Planned increases in the State pension age will cost workers at least €26,000, plus benefits like free travel and the fuel allowance, according to the Irish Congress of Trade Unions (ICTU).
Speaking at the federation’s biennial conference last week, ICTU’s social policy officer Laura Bambrick said workers would forego €13,000 in pensions, plus secondary benefits, for each year the Government increases the pension age.
"If they have a dependant spouse it will cost them an additional €11,500 and €1,700 for each child. This is the biggest ever cut to the social safety net for working people," she said.
In a report published ahead of the conference, ICTU called for the upcoming hikes to be reversed, saying Government plans to increase the pension age were “going too far, too fast.” It criticised the policy for forcing those approaching retirement to continue working out of necessity, even if they weren’t fit to do so.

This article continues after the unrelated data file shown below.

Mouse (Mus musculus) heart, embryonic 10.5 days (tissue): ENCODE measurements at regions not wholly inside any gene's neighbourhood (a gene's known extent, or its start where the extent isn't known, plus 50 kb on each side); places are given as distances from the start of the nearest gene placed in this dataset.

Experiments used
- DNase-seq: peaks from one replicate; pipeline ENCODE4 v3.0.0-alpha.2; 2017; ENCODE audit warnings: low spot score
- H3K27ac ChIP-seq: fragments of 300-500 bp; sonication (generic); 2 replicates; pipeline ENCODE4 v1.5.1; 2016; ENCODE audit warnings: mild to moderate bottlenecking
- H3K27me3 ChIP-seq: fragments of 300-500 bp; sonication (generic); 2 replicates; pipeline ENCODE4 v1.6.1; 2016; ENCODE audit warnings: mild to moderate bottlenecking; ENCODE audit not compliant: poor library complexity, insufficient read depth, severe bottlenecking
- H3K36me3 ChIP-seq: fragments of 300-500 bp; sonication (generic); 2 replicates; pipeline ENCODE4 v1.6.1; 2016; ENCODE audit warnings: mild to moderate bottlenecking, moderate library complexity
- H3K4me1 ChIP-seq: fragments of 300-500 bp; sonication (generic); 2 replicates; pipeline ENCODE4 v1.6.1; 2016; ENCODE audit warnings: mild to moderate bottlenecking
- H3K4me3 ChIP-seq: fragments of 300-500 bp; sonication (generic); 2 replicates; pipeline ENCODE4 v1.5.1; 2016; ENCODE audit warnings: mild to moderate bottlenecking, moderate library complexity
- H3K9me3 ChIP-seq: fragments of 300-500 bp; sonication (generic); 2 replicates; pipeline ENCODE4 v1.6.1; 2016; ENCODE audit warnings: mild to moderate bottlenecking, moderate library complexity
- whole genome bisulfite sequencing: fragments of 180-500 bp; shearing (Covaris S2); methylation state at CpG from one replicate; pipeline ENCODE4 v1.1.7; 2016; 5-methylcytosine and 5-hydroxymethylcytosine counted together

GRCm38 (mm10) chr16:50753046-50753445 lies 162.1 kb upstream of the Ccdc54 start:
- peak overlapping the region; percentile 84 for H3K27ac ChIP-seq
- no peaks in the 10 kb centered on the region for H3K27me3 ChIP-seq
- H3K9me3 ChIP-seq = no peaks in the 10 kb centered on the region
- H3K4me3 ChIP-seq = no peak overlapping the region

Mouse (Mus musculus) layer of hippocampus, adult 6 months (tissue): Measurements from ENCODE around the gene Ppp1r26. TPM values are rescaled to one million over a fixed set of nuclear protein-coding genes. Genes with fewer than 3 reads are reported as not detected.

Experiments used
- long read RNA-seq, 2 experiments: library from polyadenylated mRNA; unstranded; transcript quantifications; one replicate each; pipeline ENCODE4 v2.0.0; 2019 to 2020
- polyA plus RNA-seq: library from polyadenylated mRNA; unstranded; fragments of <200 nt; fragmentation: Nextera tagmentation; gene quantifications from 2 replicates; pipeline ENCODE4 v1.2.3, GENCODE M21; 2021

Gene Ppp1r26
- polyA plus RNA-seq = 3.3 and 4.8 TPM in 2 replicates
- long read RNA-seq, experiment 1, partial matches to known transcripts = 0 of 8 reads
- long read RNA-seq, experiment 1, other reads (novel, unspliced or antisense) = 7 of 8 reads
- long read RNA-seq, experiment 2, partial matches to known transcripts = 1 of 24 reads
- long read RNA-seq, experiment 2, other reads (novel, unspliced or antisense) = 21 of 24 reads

Under the current timeline, the retirement age in Ireland will increase to 68 in 2028, making it the highest pension age in the OECD. The pension age is set to go up to 67 in 2021, after rising from 65 to 66 in 2014.
The report states that less than half of all workers have a pension to supplement their State pension. Some 90% of public sector workers are covered, compared to just 35% of private sector workers.
The report also backed the Government’s proposed new auto-enrolment system, while calling for some changes to it.